Crowdsourcing geographic information for disaster response

A research frontier

Michael Goodchild, J. Alan Glennon

Research output: Contribution to journalArticle

478 Citations (Scopus)

Abstract

Geographic data and tools are essential in all aspects of emergency management: Preparedness, response, recovery, and mitigation. Geographic information created by amateur citizens, often known as volunteered geographic information, has recently provided an interesting alternative to traditional authoritative information from mapping agencies and corporations, and several recent papers have provided the beginnings of a literature on the more fundamental issues raised by this new source. Data quality is a major concern, since volunteered information is asserted and carries none of the assurances that lead to trust in officially created data. During emergencies time is the essence, and the risks associated with volunteered information are often outweighed by the benefits of its use.An example is discussed using the four wildfires that impacted the Santa Barbara area in 2007-2009, and lessons are drawn.

Original languageEnglish (US)
Pages (from-to)231-241
Number of pages11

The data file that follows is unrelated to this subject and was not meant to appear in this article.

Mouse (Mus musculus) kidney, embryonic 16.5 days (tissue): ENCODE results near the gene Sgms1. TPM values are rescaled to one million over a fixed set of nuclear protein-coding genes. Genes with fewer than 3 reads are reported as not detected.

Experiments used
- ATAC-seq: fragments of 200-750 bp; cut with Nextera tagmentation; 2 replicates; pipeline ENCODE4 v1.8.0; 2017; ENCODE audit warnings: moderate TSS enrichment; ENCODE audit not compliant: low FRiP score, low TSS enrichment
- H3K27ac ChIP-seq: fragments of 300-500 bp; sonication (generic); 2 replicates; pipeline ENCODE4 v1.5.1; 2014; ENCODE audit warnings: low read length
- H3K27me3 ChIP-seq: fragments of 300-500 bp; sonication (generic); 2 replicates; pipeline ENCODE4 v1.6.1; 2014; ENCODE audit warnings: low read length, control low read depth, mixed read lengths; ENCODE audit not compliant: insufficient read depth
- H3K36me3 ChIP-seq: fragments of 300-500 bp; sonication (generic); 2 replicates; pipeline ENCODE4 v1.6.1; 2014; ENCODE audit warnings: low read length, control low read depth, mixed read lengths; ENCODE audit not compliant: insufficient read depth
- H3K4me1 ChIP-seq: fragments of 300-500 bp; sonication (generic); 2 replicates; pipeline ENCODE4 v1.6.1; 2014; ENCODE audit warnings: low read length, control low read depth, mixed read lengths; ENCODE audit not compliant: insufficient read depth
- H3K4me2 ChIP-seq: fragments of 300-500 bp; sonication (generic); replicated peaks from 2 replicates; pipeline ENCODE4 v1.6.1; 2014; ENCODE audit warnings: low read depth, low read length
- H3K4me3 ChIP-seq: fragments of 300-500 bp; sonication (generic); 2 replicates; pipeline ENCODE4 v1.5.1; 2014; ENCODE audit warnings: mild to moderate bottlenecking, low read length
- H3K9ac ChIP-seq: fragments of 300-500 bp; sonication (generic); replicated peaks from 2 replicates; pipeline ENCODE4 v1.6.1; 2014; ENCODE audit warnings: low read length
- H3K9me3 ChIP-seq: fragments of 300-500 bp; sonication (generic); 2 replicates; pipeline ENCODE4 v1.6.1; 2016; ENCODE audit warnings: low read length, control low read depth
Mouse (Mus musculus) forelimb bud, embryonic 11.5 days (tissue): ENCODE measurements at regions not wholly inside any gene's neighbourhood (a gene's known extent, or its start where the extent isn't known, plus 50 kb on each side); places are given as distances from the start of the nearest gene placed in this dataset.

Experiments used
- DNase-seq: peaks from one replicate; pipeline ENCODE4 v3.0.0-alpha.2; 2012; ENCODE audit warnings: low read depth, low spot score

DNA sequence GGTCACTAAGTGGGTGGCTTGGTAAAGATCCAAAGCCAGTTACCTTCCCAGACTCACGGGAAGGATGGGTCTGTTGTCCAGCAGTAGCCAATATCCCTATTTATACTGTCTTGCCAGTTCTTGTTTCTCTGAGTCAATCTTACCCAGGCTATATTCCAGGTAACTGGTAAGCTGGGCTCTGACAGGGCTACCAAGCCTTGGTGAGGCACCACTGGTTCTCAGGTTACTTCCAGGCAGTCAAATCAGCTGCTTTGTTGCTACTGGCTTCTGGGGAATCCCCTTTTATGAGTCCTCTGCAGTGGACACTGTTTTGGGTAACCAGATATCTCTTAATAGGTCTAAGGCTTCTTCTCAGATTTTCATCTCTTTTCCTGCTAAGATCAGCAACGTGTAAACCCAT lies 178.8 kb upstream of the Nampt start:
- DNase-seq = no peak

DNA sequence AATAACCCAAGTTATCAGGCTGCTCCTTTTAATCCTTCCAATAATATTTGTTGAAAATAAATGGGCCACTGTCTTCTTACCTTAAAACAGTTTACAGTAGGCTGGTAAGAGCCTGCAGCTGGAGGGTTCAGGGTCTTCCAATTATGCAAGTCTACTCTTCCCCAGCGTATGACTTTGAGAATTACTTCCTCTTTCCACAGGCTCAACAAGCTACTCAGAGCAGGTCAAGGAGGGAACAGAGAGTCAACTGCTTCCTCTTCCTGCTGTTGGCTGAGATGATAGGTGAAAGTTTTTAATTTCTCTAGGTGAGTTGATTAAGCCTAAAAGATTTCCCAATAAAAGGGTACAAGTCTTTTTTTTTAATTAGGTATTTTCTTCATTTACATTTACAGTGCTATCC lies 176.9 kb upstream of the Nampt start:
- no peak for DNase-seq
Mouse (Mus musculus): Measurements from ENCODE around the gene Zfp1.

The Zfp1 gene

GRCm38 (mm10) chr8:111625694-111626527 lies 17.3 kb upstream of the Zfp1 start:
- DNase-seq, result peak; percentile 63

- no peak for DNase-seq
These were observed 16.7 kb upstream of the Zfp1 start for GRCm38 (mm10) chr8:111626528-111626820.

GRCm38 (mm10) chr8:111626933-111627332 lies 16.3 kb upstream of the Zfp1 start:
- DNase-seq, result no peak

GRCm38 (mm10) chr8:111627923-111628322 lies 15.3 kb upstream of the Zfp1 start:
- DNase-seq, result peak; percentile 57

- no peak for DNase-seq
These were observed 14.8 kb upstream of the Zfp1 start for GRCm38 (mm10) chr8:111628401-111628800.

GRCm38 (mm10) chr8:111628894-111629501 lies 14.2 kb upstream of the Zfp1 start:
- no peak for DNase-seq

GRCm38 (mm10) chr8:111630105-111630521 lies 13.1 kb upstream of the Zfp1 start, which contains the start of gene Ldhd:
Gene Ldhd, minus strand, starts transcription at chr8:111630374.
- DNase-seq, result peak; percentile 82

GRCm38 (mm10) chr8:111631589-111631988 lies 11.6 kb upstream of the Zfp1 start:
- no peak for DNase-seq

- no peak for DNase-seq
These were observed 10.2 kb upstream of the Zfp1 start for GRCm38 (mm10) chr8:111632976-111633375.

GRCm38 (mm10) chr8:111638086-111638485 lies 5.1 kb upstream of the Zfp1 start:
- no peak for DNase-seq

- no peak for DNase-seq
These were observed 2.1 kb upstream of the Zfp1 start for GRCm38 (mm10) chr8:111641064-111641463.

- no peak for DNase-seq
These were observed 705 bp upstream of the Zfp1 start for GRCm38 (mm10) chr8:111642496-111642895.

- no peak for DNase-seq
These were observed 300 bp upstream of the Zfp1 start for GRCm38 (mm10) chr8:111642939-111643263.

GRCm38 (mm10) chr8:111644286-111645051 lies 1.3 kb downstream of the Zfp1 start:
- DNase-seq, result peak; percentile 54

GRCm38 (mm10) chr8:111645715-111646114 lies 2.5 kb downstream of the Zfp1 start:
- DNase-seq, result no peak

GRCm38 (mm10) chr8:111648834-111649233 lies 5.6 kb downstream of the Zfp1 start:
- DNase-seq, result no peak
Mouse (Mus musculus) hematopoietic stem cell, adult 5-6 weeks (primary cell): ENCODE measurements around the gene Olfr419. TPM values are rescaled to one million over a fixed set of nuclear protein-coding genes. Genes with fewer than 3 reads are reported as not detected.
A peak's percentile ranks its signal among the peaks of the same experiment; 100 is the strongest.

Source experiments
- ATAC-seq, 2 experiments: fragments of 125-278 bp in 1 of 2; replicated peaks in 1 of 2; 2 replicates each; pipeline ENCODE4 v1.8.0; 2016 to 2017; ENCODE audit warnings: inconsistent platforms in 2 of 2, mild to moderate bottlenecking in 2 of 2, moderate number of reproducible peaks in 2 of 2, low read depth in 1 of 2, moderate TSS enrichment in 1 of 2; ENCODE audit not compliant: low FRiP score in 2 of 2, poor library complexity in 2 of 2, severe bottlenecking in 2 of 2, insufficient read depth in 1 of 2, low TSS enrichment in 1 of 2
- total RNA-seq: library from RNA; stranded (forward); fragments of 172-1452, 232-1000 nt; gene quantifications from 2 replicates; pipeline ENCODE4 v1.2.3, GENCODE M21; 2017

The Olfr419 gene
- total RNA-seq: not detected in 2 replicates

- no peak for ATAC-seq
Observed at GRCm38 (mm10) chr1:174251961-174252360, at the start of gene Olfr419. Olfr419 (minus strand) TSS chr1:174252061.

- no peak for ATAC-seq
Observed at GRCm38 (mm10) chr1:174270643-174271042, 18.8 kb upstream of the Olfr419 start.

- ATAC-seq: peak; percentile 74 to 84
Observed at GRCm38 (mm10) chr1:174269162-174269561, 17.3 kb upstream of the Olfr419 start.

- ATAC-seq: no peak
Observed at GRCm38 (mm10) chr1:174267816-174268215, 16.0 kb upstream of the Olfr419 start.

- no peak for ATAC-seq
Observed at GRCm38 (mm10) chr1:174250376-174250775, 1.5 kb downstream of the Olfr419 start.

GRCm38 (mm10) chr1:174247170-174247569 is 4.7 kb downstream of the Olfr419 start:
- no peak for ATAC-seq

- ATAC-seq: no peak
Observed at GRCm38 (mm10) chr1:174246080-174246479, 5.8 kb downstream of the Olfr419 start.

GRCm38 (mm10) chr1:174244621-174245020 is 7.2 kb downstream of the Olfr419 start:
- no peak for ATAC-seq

JournalInternational Journal of Digital Earth
Volume3
Issue number3
DOIs
StatePublished - Sep 1 2010
Externally publishedYes

Fingerprint

Disasters
disaster
Recovery
Industry
wildfire
data quality
mitigation
Crowdsourcing

Keywords

  • Crowdsourcing
  • Emergency management
  • Neogeography
  • Santa Barbara
  • Volunteered geographic information
  • Web 2.0
  • Wildfire

ASJC Scopus subject areas

  • Earth and Planetary Sciences(all)
  • Computer Science Applications
  • Software

Cite this

Crowdsourcing geographic information for disaster response : A research frontier. / Goodchild, Michael; Glennon, J. Alan.

In: International Journal of Digital Earth, Vol. 3, No. 3, 01.09.2010, p. 231-241.

Research output: Contribution to journalArticle

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